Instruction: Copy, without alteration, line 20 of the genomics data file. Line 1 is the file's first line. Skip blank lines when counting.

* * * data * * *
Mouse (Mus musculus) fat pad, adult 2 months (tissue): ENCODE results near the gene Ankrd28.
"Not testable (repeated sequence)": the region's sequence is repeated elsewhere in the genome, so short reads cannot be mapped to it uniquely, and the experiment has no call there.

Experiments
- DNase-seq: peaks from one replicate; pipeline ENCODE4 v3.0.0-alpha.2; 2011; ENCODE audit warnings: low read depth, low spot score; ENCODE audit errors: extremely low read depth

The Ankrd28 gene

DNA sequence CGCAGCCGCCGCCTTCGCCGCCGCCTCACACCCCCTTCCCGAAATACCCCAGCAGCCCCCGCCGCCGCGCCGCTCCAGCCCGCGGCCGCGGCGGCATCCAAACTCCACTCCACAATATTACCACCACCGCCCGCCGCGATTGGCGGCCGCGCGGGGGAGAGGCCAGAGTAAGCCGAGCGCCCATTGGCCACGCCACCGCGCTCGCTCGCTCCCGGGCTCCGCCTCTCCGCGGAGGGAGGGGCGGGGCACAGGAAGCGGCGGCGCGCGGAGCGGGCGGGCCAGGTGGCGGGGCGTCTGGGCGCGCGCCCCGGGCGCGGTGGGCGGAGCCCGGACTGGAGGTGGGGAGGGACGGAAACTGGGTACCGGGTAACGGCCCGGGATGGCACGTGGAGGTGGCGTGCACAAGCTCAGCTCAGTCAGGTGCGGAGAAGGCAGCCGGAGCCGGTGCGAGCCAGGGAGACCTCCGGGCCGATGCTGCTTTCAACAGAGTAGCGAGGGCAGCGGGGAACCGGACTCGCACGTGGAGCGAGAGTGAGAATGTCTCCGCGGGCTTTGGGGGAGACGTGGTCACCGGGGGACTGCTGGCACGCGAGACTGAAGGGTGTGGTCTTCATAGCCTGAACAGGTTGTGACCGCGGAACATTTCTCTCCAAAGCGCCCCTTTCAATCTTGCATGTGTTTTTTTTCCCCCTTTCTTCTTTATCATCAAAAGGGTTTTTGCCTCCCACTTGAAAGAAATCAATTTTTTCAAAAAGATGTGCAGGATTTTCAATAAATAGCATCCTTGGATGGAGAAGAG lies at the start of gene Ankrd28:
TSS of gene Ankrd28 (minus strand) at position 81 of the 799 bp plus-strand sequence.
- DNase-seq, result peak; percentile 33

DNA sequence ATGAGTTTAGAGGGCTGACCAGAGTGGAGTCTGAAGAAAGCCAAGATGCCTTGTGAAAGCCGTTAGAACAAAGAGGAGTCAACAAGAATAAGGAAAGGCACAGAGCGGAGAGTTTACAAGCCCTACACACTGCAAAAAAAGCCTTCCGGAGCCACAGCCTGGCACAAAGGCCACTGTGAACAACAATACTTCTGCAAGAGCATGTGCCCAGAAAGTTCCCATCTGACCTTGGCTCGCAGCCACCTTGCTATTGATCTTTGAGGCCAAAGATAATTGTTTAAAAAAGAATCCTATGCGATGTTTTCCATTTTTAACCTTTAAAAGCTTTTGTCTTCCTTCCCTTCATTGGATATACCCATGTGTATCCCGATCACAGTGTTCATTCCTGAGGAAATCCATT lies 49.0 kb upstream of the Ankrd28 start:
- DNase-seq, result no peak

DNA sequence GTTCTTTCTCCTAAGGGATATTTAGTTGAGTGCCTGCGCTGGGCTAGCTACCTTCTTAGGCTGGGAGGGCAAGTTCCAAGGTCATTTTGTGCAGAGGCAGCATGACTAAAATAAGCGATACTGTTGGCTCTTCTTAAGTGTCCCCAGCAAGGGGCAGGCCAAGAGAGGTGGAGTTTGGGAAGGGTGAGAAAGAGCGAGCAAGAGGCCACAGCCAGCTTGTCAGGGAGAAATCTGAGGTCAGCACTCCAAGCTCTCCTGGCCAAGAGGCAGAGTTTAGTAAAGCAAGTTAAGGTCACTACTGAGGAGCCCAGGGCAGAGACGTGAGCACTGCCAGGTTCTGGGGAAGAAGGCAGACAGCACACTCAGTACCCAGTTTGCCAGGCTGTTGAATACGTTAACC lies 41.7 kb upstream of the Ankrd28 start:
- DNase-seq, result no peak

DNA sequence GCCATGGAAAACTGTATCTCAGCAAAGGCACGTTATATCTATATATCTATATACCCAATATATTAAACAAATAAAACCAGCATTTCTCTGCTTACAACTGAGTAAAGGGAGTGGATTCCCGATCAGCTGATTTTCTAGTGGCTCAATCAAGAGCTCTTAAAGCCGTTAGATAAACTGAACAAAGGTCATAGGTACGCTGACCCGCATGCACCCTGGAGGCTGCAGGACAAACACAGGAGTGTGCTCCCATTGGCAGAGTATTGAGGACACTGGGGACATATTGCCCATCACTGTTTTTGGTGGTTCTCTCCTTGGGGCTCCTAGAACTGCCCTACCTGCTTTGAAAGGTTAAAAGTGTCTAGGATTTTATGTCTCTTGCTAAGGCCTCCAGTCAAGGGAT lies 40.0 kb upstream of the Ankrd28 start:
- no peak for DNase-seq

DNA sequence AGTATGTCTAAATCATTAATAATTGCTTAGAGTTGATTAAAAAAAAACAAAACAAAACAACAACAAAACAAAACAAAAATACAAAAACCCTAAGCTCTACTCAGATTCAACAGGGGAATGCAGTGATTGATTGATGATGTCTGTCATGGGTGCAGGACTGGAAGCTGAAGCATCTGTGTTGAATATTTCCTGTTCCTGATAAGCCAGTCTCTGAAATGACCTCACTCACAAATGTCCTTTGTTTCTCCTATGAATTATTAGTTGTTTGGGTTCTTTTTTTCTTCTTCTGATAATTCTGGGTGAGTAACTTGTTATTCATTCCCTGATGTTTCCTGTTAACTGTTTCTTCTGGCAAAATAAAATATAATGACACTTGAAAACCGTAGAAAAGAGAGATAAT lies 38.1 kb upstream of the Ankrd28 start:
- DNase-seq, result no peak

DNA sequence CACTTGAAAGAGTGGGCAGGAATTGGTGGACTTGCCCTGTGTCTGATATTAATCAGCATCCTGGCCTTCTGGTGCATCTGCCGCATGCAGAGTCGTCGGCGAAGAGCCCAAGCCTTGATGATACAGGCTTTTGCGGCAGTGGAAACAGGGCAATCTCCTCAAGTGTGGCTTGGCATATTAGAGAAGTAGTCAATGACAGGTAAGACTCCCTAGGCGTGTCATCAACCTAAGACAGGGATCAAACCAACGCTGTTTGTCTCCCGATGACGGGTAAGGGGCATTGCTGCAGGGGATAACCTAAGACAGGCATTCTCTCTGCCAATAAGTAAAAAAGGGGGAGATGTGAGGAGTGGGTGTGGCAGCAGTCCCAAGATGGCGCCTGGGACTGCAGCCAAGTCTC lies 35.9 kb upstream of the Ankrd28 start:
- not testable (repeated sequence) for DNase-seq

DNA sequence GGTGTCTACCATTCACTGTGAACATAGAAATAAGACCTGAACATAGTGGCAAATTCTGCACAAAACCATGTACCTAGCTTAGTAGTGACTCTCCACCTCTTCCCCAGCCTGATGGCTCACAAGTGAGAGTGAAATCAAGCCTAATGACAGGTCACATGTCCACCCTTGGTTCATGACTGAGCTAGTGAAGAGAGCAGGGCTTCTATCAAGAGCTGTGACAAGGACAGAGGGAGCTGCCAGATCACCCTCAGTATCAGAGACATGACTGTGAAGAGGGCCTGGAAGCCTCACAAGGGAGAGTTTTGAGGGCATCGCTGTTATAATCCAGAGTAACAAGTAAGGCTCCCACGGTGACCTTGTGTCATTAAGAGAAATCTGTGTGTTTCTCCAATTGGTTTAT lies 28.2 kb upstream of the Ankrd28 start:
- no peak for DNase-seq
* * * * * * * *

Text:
- no peak for DNase-seq